The European Union is on course to complete reforming its 55-billion-euro-a-year farm policy from the start of 2014, after EU governments agreed a joint negotiating position March 19.
Farm ministers from the 27 EU member states backed the main lines of the reform of the common agricultural policy (CAP) first proposed by the European Commission in 2011, although they weakened the changes in several areas.
The agreement provides government negotiators with a mandate for talks with the commission and European Parliament to finalize the reform, which are due to begin next month with the aim of reaching final agreement in June.
“We should rightly acknowledge our achievement today. But we should also acknowledge that it is only an interim success,” said Simon Coveney, farm minister of Ireland, which currently holds the rotating presidency of the European Union.
“We need to move on quickly from here and build on the momentum of the last week, which has also seen the European Parliament finalize its position on the CAP reform package,” he said in a statement.
Agreement was only reached after various concessions were made to individual governments to weaken elements of the reform.
These included allowing countries not to apply a proposed cap on annual subsidies to individual farmers of 300,000 euros. The commission and parliament both say it should be mandatory.
Ministers also voted to delay the abolition of national sugar production quotas and minimum sugar beet prices until 2017 — two years after the deadline of 2015 proposed by the commission, but sooner than the 2020 favoured by the parliament.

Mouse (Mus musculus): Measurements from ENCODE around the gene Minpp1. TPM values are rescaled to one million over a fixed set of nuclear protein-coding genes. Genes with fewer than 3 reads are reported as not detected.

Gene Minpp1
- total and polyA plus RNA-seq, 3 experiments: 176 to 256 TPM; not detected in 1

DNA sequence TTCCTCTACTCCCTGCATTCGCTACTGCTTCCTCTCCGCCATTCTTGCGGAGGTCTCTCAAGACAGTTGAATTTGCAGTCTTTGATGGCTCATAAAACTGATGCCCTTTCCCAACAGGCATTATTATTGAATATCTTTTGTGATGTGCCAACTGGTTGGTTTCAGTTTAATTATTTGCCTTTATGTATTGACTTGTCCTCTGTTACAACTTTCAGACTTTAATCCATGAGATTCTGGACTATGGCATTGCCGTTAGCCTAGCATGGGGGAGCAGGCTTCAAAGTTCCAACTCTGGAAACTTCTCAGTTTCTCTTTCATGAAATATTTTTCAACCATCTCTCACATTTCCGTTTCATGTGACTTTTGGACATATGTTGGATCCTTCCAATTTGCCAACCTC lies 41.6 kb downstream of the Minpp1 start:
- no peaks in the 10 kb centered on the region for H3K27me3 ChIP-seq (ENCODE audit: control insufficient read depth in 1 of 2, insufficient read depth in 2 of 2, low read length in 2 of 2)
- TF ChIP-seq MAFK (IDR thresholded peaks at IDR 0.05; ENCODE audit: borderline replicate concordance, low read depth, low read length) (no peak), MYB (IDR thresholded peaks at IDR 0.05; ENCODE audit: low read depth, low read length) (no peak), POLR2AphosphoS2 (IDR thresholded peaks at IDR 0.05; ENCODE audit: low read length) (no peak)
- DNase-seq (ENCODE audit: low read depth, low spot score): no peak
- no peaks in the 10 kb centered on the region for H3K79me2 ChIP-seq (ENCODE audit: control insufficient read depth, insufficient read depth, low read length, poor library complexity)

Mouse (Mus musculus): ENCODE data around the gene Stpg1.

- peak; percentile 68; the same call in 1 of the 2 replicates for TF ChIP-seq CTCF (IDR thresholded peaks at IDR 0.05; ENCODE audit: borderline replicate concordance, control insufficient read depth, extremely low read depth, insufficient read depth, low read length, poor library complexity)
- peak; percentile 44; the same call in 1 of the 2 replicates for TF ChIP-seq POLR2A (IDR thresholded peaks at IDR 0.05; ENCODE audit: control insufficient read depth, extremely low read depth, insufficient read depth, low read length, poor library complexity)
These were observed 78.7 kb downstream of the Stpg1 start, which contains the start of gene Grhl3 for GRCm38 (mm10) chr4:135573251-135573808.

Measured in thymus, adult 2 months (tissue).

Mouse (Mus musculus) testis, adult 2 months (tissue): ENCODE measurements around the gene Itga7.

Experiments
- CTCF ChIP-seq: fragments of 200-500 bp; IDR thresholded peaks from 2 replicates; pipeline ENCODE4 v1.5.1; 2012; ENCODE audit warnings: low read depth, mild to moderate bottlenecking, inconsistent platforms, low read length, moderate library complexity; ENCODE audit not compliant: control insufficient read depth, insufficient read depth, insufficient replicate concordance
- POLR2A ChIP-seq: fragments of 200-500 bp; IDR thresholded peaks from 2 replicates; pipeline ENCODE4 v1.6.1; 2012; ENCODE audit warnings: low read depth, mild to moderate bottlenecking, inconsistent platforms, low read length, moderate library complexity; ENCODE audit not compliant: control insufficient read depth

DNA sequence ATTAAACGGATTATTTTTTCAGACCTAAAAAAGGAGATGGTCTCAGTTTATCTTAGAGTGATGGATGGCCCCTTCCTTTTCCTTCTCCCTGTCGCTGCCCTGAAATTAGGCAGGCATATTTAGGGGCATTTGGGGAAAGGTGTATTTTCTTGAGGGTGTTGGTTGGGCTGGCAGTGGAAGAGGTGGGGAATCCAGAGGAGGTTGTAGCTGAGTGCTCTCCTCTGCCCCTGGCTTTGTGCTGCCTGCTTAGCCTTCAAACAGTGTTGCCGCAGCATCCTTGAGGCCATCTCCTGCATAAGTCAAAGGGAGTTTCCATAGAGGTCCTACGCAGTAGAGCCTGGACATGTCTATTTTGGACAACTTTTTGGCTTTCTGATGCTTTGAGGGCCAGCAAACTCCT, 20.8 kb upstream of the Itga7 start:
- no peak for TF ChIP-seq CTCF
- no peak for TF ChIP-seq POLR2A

Britain’s Farm Minister Owen Paterson said some countries had wanted to keep the quota system until the end of the decade, but that London and other capitals had opposed the move.
“Sugar beet quotas are bad for business and bad for consumers. They are driving up the wholesale price of sugar by 35 per cent and adding one per cent to hard- pressed families’ food bills,” he said in a statement.
Governments deleted a plan to move to flat-rate, per-hectare subsidies by 2019 to reduce inequality in payments to farmers.
In major beneficiary countries such as France, Italy and Spain, the most productive farms currently receive far more EU cash than the rest, thanks to a link between subsidies and 2000-02 production levels.
Moving to a flat-rate system could see the subsidies paid to Europe’s biggest grain and livestock farmers cut by up to 40 per cent, EU officials have said.
Rather than ending the link between subsidies and production levels — blamed for creating the EU grain mountains of the 1970s and 1980s — governments agreed to increase the level of “coupled” payments in certain areas to 12 per cent of total direct subsidies.
“This is a significant change, since the European trend until recently has been to cut coupled subsidies in a bid to end them altogether,” French Farm Minister Stephane Le Foll, who was among the ministers pushing for the change, said in a statement.
Ministers backed the commission’s plan to make 30 per cent of future direct subsidies conditional on farmers meeting new environmental criteria, and agreed to financial penalties for those producers who fail to comply.
But they watered down the environmental steps that farmers must take — such as crop diversification and leaving land fallow — and agreed that producers could be paid twice, under both the direct aid and rural development programs for the same steps.
EU farm lobby Copa-Cogeca praised the compromise, saying it would help ensure that farmland would not be taken out of production unnecessarily. But environmental groups panned the agreement.
“At a time when austerity prevails throughout Europe, it is extraordinary that the council seems to have no shame in endorsing paying farmers twice for the same measure,” said Faustine Defossez of the European Environment Bureau.
“Continuing down this path will surely spell the end of public support for funding European agriculture.”